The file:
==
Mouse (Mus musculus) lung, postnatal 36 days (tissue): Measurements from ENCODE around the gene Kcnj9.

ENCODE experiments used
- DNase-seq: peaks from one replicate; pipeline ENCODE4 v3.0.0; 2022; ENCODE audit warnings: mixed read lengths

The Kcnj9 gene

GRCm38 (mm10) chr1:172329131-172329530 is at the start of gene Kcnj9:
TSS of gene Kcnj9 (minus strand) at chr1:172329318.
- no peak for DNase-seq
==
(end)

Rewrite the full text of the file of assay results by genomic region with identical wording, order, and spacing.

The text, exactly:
Mouse (Mus musculus) lung, postnatal 36 days (tissue): Measurements from ENCODE around the gene Kcnj9.

ENCODE experiments used
- DNase-seq: peaks from one replicate; pipeline ENCODE4 v3.0.0; 2022; ENCODE audit warnings: mixed read lengths

The Kcnj9 gene

GRCm38 (mm10) chr1:172329131-172329530 is at the start of gene Kcnj9:
TSS of gene Kcnj9 (minus strand) at chr1:172329318.
- no peak for DNase-seq